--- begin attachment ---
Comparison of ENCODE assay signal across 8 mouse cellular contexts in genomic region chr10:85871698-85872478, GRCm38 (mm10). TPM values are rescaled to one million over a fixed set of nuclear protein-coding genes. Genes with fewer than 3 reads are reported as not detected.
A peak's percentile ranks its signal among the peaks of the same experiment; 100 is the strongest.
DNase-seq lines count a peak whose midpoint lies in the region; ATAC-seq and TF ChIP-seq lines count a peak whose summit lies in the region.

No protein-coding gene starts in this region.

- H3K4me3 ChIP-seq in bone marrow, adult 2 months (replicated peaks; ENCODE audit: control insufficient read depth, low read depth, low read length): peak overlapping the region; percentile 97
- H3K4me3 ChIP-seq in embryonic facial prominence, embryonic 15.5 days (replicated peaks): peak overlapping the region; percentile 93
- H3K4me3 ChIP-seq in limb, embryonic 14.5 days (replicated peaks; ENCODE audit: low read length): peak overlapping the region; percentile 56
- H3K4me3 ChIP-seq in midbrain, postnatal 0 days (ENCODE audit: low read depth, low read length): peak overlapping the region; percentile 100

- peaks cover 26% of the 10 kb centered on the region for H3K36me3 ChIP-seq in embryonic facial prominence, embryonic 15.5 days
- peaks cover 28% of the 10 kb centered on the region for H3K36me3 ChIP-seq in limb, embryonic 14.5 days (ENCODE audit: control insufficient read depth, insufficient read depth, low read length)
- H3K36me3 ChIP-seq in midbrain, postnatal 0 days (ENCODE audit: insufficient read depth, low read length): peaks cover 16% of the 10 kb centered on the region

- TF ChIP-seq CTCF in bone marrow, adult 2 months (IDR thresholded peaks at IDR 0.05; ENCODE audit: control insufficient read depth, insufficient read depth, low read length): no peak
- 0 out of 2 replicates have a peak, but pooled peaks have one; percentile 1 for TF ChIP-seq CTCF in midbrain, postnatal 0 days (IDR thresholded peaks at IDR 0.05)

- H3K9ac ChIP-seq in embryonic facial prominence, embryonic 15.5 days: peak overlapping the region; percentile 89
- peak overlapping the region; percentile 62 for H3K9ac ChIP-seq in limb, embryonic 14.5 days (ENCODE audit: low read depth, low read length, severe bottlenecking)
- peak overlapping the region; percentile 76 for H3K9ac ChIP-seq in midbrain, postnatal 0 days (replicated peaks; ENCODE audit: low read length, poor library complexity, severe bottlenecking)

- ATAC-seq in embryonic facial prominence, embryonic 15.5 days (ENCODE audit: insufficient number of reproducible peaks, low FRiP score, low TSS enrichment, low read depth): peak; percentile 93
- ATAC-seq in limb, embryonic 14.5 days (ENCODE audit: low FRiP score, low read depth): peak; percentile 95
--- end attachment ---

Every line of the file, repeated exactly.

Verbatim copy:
Comparison of ENCODE assay signal across 8 mouse cellular contexts in genomic region chr10:85871698-85872478, GRCm38 (mm10). TPM values are rescaled to one million over a fixed set of nuclear protein-coding genes. Genes with fewer than 3 reads are reported as not detected.
A peak's percentile ranks its signal among the peaks of the same experiment; 100 is the strongest.
DNase-seq lines count a peak whose midpoint lies in the region; ATAC-seq and TF ChIP-seq lines count a peak whose summit lies in the region.

No protein-coding gene starts in this region.

- H3K4me3 ChIP-seq in bone marrow, adult 2 months (replicated peaks; ENCODE audit: control insufficient read depth, low read depth, low read length): peak overlapping the region; percentile 97
- H3K4me3 ChIP-seq in embryonic facial prominence, embryonic 15.5 days (replicated peaks): peak overlapping the region; percentile 93
- H3K4me3 ChIP-seq in limb, embryonic 14.5 days (replicated peaks; ENCODE audit: low read length): peak overlapping the region; percentile 56
- H3K4me3 ChIP-seq in midbrain, postnatal 0 days (ENCODE audit: low read depth, low read length): peak overlapping the region; percentile 100

- peaks cover 26% of the 10 kb centered on the region for H3K36me3 ChIP-seq in embryonic facial prominence, embryonic 15.5 days
- peaks cover 28% of the 10 kb centered on the region for H3K36me3 ChIP-seq in limb, embryonic 14.5 days (ENCODE audit: control insufficient read depth, insufficient read depth, low read length)
- H3K36me3 ChIP-seq in midbrain, postnatal 0 days (ENCODE audit: insufficient read depth, low read length): peaks cover 16% of the 10 kb centered on the region

- TF ChIP-seq CTCF in bone marrow, adult 2 months (IDR thresholded peaks at IDR 0.05; ENCODE audit: control insufficient read depth, insufficient read depth, low read length): no peak
- 0 out of 2 replicates have a peak, but pooled peaks have one; percentile 1 for TF ChIP-seq CTCF in midbrain, postnatal 0 days (IDR thresholded peaks at IDR 0.05)

- H3K9ac ChIP-seq in embryonic facial prominence, embryonic 15.5 days: peak overlapping the region; percentile 89
- peak overlapping the region; percentile 62 for H3K9ac ChIP-seq in limb, embryonic 14.5 days (ENCODE audit: low read depth, low read length, severe bottlenecking)
- peak overlapping the region; percentile 76 for H3K9ac ChIP-seq in midbrain, postnatal 0 days (replicated peaks; ENCODE audit: low read length, poor library complexity, severe bottlenecking)

- ATAC-seq in embryonic facial prominence, embryonic 15.5 days (ENCODE audit: insufficient number of reproducible peaks, low FRiP score, low TSS enrichment, low read depth): peak; percentile 93
- ATAC-seq in limb, embryonic 14.5 days (ENCODE audit: low FRiP score, low read depth): peak; percentile 95